Goodbyes and Hellos l #3

First things first: I’ve been informed recently that actually this entire time I should have been writing in English – my apologies to any potential readers whom I have isolated with my Spanish entries! With that out of the way, welcome to my third blog entry in my time here in Argentina. Things are definitely starting to slow down; not at all in a bad way, just in the sense that not everything is new all the time which is how it was the first few weeks. This is not to say that I’m not having new experiences, merely that the hostel, my work, and the city as a whole and its people are beginning to feel a whole lot more natural. That being said, as so often happens just when things are starting to feel familiar the winds of change breezily meander their way back into our lives, making sure we don’t get too comfortable. Two great friends that I’ve made at the hostel are either traveling to new places or heading back home, in addition to two interns with whom I’ve become close finishing their time at my work. Obviously, given the nature of a hostel and/or a company who hires mainly interns, other friends I’ve made have come and gone, however never so many at once. I’m an introvert who’s barely been in a foreign country for three weeks, so I recognize that it would almost be insulting for me to insinuate that I know them personally or that their departure will  tear my world apart, however I would also argue that the severance of any beyond surface-level relationship creates a small albeit undeniable void, and so multiply that by four and even a recluse like me cannot ignore its impact. Thankfully, however, just as change tends to blow in just as one as getting comfortable, the second half of that inevitable equation is the creation of new opportunities through that change, and this manifested itself as two new friends and two separate trips to a horse race track and an amusement park. One of the 2 other U of M students also interning here, Perie, recently discovered that one of her good friends, Mitch, is also here taking Spanish 230, and so we met up with him and one of his 230 classmates on Thursday to go bet on some horse races. There’s a track here in Buenos Aires that has races from 2:30-9, so we had dinner together and then made it to one of the last races. This ended up being a crazy night, complete with a full-blown celebration after Perie’s friend Mitch somehow correctly bet on the 1st and 2nd place horse. Everyone else took Friday and Saturday to rest and recover, while Tara (the 3rd U of M student) and I headed out to a city called Tigre on Saturday for a day of sightseeing and rollercoasters. It really is incredible and cliché how the old seems to balance out with the new. Finally, in terms of my actual internship, the slow progress that I was promised at the beginning is beginning to take shape: in addition to the translations I’ve been doing that I mentioned in previous blogs, I’ve now started to transcribe and take notes on some interviews that my other coworkers have done with some of BusinessPress’s clients. This has been incredibly challenging for me due to the interviews themselves obviously being in Spanish and there being (despite my many efforts) no real way to slow down the audio. My listening skills, however, are without a doubt improving by leaps and bounds, in that just over the past week my transcription process has gotten noticeably faster; these tasks are shaping up to essentially be a trial by fire, through which I will hopefully emerge heavily improved. As always, my pictures for the week are here at the end, and I’m just now realizing I’ve never posted some of the spectacular view from my work, so those will be added to the mix towards the end (or the beginning, depending on how cluelessly I format them). Thanks for reading!!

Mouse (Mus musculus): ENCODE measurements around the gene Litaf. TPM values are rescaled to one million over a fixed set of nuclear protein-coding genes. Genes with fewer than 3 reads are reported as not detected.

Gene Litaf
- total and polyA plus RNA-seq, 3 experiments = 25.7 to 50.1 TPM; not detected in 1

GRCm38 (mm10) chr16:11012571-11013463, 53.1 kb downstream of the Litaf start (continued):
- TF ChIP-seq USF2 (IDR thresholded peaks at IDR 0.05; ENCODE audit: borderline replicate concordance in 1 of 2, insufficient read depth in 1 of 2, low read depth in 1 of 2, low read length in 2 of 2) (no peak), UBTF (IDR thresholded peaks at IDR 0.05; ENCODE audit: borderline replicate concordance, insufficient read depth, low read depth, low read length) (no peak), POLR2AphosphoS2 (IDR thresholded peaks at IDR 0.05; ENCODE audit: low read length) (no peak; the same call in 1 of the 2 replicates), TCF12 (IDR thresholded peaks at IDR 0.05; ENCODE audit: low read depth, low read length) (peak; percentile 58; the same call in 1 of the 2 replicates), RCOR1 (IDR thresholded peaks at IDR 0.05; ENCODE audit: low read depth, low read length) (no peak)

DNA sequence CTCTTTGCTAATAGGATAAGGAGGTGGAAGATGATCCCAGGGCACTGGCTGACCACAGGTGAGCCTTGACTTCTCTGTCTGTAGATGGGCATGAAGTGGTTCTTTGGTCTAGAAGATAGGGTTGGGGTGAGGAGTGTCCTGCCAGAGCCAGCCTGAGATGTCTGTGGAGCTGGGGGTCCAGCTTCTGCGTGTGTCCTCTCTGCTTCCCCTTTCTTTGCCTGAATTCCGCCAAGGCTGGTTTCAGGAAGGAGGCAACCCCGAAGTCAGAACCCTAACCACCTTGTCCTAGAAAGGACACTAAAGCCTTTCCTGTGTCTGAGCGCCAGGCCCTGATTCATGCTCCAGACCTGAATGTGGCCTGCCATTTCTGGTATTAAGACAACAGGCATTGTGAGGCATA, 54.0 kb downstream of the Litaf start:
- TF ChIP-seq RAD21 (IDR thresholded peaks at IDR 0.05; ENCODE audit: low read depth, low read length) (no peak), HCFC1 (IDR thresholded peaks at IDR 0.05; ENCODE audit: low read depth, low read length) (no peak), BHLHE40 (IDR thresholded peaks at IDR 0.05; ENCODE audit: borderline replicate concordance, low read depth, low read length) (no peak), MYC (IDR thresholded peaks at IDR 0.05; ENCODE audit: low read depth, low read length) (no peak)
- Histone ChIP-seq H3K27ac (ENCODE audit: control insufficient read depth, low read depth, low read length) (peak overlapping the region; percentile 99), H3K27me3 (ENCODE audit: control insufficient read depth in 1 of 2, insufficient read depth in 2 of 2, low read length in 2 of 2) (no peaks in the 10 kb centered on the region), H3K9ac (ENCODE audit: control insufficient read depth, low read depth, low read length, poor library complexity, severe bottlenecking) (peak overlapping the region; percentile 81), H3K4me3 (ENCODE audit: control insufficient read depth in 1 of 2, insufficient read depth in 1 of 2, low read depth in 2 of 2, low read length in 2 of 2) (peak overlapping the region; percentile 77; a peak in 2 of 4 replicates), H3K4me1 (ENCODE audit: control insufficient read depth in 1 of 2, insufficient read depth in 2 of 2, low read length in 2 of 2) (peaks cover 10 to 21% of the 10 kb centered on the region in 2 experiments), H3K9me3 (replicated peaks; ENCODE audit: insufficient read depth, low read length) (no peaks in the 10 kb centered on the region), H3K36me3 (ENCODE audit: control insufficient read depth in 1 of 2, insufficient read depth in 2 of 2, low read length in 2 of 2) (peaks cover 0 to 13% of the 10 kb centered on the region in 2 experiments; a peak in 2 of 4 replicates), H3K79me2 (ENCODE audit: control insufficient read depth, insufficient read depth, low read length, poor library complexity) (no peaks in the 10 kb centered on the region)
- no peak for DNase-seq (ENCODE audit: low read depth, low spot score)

Sunset from work
Sunset from work
Statue downtown Palermo after horse race
Chinatown in Tigre
River in Tigre
Statue in Tigre

One thought on “Goodbyes and Hellos l #3

  • June 12, 2017 at 7:42 pm

    Hi Matt,

    Glad to see that you are adapting well to so many changes with living and working in Argentina and that you are becoming familiar with Buenos Aires! Even though you may not have been super close with the other hostel friends, they’re still people who have served as a sense of support and connection. It’s fortuitous how new opportunities opened up right after!

    Thanks for the great photos too. 🙂



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